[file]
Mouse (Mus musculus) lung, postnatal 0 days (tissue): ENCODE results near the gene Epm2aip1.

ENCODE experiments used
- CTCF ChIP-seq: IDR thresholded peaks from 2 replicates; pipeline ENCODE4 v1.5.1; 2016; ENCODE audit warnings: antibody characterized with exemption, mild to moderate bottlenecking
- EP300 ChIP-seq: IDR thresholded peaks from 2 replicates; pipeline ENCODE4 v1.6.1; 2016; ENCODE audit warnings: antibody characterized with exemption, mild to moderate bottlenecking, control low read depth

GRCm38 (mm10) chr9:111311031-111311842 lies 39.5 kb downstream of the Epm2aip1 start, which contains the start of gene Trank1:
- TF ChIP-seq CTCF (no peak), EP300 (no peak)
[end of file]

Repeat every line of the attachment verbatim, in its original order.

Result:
Mouse (Mus musculus) lung, postnatal 0 days (tissue): ENCODE results near the gene Epm2aip1.

ENCODE experiments used
- CTCF ChIP-seq: IDR thresholded peaks from 2 replicates; pipeline ENCODE4 v1.5.1; 2016; ENCODE audit warnings: antibody characterized with exemption, mild to moderate bottlenecking
- EP300 ChIP-seq: IDR thresholded peaks from 2 replicates; pipeline ENCODE4 v1.6.1; 2016; ENCODE audit warnings: antibody characterized with exemption, mild to moderate bottlenecking, control low read depth

GRCm38 (mm10) chr9:111311031-111311842 lies 39.5 kb downstream of the Epm2aip1 start, which contains the start of gene Trank1:
- TF ChIP-seq CTCF (no peak), EP300 (no peak)